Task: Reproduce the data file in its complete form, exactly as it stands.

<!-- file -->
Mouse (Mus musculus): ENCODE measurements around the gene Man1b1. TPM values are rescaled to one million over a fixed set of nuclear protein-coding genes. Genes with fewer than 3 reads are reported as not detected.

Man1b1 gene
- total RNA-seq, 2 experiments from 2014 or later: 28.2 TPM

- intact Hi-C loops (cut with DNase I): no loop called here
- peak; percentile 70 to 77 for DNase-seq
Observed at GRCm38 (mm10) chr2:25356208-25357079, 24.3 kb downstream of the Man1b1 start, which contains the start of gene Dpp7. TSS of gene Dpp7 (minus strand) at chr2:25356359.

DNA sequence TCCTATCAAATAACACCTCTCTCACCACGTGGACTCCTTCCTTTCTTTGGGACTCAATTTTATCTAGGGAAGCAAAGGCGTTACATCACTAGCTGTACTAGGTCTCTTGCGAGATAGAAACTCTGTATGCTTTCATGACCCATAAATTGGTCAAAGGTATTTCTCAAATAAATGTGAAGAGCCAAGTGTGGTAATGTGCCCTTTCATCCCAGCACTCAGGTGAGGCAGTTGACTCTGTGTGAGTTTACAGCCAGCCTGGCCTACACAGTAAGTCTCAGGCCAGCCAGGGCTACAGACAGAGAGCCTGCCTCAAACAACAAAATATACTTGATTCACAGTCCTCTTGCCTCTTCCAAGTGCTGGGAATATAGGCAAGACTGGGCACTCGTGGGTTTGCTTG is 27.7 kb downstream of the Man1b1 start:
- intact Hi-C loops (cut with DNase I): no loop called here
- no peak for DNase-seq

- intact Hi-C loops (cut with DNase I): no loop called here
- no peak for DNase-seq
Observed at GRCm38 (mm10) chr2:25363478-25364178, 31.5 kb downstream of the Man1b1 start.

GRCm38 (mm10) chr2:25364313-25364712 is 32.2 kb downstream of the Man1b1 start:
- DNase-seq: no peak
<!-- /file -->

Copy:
Mouse (Mus musculus): ENCODE measurements around the gene Man1b1. TPM values are rescaled to one million over a fixed set of nuclear protein-coding genes. Genes with fewer than 3 reads are reported as not detected.

Man1b1 gene
- total RNA-seq, 2 experiments from 2014 or later: 28.2 TPM

- intact Hi-C loops (cut with DNase I): no loop called here
- peak; percentile 70 to 77 for DNase-seq
Observed at GRCm38 (mm10) chr2:25356208-25357079, 24.3 kb downstream of the Man1b1 start, which contains the start of gene Dpp7. TSS of gene Dpp7 (minus strand) at chr2:25356359.

DNA sequence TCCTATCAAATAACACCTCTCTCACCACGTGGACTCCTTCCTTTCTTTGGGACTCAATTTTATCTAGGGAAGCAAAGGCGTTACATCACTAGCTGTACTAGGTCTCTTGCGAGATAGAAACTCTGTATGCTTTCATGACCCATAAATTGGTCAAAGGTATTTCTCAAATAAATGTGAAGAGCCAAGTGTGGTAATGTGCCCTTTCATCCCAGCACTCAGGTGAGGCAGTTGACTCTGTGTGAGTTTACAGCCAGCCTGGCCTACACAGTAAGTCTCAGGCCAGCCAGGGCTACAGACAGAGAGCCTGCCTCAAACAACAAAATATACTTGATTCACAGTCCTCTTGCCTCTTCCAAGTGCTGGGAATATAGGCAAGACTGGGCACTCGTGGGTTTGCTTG is 27.7 kb downstream of the Man1b1 start:
- intact Hi-C loops (cut with DNase I): no loop called here
- no peak for DNase-seq

- intact Hi-C loops (cut with DNase I): no loop called here
- no peak for DNase-seq
Observed at GRCm38 (mm10) chr2:25363478-25364178, 31.5 kb downstream of the Man1b1 start.

GRCm38 (mm10) chr2:25364313-25364712 is 32.2 kb downstream of the Man1b1 start:
- DNase-seq: no peak